A year after Tropical Storm Lee hit our area with near record rain and flooding, some business owners are still struggling to get back to work. Some have shut their doors; others are still trying to recover.
A year wasn’t long enough to erase the damage from massive flooding that swamped the region a year ago today.
Tropical Storm Lee moved in with torrential rain and left people bailing out several feet of water from their homes. That high water was too much for one longtime business owner to overcome.
“Well, hopefully I can just restart, start from scratch,” said Frank Kline, owner of Marlboro Office Supply. “That’s my plan.”
The flood stains are evident throughout his business, which is going out of business.
“Nobody around here had flood insurance,” he said. “That kind of did everybody in.”
All of his equipment was leased except for one machine, which still sits in the empty shop, soon to be removed once he closes the doors.
“I feel like leaving it sit there so I can just remind myself of the day we got flooded.”
For almost three decades, Kline and his wife operated three successful shops, and although they were offered loans to rebuild and release equipment, the duo couldn’t justify taking out additional loans to cover the flood damage.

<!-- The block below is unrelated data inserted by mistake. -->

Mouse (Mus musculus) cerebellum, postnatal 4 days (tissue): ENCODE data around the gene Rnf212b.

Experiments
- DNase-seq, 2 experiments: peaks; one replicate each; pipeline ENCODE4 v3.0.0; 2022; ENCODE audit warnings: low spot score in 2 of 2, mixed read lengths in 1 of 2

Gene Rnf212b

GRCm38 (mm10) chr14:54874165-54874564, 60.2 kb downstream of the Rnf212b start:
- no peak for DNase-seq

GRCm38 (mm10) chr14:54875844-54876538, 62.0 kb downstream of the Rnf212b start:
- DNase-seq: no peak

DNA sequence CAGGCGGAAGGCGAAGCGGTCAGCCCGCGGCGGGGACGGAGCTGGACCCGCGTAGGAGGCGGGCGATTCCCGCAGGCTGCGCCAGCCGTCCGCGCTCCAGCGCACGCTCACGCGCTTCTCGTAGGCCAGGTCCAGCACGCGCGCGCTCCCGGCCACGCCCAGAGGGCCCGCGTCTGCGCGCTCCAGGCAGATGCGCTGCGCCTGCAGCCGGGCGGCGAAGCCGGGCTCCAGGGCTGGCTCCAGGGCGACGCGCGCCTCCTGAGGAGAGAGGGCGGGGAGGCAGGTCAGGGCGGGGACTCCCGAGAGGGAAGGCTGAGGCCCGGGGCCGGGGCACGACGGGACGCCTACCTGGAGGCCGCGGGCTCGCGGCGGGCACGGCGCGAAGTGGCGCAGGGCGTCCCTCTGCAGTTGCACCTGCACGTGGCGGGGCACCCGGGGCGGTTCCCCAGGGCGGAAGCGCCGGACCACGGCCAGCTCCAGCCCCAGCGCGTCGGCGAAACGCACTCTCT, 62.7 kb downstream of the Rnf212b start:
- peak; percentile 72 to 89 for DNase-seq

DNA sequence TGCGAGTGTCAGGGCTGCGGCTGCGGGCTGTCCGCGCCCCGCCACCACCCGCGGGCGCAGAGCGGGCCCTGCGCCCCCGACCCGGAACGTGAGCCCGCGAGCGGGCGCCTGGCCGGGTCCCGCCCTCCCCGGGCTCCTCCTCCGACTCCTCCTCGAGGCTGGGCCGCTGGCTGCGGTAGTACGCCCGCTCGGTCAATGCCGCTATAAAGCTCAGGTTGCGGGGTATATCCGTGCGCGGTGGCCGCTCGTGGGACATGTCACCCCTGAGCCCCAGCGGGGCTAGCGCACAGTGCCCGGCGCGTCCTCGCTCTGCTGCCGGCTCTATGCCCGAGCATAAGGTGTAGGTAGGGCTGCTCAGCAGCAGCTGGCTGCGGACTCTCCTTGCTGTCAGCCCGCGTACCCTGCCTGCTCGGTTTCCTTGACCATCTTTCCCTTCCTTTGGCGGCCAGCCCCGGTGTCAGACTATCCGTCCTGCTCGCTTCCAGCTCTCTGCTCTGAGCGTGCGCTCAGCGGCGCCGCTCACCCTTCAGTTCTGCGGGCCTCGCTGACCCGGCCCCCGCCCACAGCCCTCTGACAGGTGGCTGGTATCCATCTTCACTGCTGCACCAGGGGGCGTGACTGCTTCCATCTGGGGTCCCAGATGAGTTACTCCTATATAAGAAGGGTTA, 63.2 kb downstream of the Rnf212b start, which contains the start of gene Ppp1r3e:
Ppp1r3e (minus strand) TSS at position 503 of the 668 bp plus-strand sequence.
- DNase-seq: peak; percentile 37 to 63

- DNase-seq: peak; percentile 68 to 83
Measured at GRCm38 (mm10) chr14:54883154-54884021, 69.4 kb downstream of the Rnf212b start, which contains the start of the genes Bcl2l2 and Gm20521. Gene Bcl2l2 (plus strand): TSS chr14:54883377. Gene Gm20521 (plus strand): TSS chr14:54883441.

“I’m sitting there thinking, I already owe all this money out, what am I going to, pay for it twice?” Kline said. “It just didn’t make any sense. So I figured it probably be just better right now just to totally go out of business.”
The Klines weren’t alone. Ten locally owned stores have had to close their doors for good since Lee hit.
Across the street, Marlboro Tire got the worst of the flood water.
“If it wasn’t for employees and friends and families and just a determination to stay in business, we wouldn’t be here,” said Brian Kress, of Marlboro Tire.
He and his father will stay and business, but they are looking for another location. It’s too stressful for them every time it rains.